Paris...at the turn of the century. Inspector Vidocq investigates a series of unexplained murders at a Grand Guignol-type theatre...where the players have suddenly become real-life victims. Based on the story by Edgar Allan Poe.
In Elizabethan England, a wicked lord massacres nearly all the members of a coven of witches, earning the enmity of their leader, Oona. Oona calls up a magical servant, a "banshee", to ... See full summary »
After several women are murdered, the police are baffled who the suspect is. All evidence points to Dupin, but soon it becomes apparent that it is something that is stronger and more deadlier than man.
Roy Del Ruth
A family own morgue and cemetery is the center point for MURDER. This family owned business has our current family members at the Rue Morgue turning to murder. Influenced by forces beyond ... See full summary »
G. Larry Butler
Hounded by the police on charges of inflammatory writing, the once handsome Marquis De Sade seeks refuge in an abandoned family mansion. This colorful movie depicts DeSade's life from ... See full summary »
The desperate love affair between a young Samoan chief and an American painter, against the will of her father. Amid this man-made tension comes a hurricane so devastating, the lives of the lovers and the entire island are imperiled.
In Paris, in the beginning of the Twentieth Century, Cesar Charron owns a theater at the Rue Morgue where he performs the play "Murders in the Rue Morgue" with his wife Madeleine Charron, who has dreadful nightmares. When there are several murders by acid of people connected to Cesar, the prime suspect of Inspector Vidocq would be Cesar's former partner Rene Marot. But Marot murdered Madeleine's mother many years ago and committed suicide immediately after. Written by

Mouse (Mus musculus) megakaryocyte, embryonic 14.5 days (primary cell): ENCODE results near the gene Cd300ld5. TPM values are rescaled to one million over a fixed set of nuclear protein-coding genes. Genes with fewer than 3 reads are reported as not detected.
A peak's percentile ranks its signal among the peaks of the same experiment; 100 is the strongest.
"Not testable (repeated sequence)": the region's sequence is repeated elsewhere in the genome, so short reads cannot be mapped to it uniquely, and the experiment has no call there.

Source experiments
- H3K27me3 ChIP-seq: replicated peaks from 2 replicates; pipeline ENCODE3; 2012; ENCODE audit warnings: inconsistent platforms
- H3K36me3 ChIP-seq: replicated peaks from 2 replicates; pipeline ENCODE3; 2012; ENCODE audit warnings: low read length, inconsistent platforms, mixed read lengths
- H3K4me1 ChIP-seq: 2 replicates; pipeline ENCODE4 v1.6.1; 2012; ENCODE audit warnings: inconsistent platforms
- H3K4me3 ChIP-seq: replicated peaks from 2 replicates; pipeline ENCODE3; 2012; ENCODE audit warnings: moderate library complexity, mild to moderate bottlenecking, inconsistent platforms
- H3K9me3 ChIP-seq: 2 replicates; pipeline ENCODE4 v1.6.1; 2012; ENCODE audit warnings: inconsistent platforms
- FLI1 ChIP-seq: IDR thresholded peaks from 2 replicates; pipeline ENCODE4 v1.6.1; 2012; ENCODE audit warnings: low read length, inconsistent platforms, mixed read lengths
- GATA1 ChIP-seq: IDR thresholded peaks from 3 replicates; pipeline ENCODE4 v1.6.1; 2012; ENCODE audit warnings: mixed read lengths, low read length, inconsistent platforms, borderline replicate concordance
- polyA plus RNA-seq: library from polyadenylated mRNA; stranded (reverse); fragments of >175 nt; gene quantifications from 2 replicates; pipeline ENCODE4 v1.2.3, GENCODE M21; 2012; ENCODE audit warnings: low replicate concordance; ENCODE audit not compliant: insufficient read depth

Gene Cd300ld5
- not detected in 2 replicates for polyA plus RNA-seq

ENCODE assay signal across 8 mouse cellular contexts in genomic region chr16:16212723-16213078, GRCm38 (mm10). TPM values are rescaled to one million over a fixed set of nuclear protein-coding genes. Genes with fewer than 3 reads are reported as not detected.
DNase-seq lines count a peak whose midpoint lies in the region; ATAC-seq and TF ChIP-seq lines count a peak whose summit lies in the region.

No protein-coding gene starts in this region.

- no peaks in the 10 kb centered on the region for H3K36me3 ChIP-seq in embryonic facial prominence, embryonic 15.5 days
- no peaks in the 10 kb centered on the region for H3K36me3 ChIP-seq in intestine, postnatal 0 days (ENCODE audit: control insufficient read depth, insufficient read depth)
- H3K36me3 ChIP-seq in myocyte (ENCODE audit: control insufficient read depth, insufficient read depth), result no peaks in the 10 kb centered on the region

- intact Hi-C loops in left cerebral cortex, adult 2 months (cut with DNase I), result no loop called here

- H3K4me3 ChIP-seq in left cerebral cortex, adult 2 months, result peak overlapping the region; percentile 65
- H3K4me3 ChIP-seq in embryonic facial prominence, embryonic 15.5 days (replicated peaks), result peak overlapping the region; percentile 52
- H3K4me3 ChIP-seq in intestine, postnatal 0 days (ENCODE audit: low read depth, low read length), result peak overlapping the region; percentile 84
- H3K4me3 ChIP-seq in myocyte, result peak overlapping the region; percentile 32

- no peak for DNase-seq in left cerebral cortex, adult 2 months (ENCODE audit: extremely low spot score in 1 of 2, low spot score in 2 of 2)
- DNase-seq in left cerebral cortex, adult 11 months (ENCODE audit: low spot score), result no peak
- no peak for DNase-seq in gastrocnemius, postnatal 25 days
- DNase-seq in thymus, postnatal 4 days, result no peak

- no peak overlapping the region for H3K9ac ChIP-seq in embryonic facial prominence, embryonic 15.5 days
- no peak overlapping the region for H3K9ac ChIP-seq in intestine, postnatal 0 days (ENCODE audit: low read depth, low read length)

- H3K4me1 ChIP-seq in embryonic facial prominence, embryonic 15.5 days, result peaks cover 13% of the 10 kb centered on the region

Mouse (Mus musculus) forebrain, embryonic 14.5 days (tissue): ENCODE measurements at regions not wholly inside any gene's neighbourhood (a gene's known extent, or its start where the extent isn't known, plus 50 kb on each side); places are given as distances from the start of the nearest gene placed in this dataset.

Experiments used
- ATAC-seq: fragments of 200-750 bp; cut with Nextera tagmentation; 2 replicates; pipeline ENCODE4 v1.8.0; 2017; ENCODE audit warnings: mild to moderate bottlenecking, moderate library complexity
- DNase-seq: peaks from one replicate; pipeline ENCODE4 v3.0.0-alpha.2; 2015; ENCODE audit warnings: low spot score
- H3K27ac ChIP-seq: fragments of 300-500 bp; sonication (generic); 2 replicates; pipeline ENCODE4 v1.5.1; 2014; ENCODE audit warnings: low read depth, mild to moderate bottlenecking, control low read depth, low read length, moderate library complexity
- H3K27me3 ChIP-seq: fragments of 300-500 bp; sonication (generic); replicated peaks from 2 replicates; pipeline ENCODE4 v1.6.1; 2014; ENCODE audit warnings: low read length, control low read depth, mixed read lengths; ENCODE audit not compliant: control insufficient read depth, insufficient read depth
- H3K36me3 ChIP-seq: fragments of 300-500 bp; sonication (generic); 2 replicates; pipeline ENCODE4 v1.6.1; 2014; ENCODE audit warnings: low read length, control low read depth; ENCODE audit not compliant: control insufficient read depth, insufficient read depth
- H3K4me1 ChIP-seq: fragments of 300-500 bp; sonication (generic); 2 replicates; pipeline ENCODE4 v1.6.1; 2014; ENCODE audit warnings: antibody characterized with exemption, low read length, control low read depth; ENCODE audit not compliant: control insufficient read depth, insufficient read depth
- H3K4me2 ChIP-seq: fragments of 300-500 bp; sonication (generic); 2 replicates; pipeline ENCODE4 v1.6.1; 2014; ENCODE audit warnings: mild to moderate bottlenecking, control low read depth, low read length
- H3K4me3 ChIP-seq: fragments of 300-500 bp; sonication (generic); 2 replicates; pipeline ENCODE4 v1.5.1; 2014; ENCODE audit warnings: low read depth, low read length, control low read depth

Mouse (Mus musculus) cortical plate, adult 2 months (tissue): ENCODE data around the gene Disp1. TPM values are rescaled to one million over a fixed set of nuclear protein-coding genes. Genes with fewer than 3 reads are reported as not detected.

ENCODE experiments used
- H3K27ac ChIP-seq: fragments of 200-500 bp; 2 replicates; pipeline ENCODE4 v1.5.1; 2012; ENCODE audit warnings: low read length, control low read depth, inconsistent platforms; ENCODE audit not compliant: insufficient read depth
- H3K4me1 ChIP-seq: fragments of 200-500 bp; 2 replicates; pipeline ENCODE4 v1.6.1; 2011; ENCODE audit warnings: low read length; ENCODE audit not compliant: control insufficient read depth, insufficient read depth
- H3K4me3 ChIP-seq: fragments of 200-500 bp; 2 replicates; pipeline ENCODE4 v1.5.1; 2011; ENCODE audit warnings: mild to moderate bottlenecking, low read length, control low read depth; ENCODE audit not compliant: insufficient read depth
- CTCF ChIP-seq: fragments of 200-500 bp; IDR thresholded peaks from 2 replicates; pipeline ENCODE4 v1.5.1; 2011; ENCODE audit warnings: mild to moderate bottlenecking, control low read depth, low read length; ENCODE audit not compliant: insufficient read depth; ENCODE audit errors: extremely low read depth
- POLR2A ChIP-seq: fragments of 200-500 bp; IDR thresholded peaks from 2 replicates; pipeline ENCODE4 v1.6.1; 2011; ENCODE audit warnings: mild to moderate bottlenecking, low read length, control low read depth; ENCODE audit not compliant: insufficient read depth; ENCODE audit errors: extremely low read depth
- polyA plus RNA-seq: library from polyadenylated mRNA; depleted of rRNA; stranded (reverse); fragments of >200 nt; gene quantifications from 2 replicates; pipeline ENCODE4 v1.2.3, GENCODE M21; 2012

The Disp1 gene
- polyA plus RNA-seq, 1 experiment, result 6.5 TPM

Claudio Carvalho, Rio de Janeiro, Brazil
There are so many complex scenes, so many amazing sets and costumes, and lots of moving camera that implies intelligent filmmaking it's a miracle this film came out so wooden. And frankly boring.
Part of the problem is Jason Robards in the lead--another actor might have pulled off the drama and intrigue anyway. And the leading victim-female is almost terrible--Christine Kaufmann. But the director, Gordon Hessler, I think gets the worst of everyone, and all this apparent money and talent is squashed under bright even light and uninspired performances.
There are lots of horror film clichés that might be satisfying to some, including just the use of the theater as a set (somewhat like Phantom of the Opera). But some of the clichés are cheezy 1971 versions, like dreamy sequences with double exposures or slow motion, and strange sound effects of choral voices.
There were enough people who really liked this movie for the director to mades an official director's cut with eleven extra minutes. Well, why not? It's all voluntary, and I'd vote against it unless you are really into the themes here, the actors, or just have a lot of time free and here it is. It's no awful, it's just slow and clunky. And why did they film it with such shadlowless flat bright light? It's a horror film, for goodness sake.
9 of 9 people found this review helpful.
Was this review helpful to you?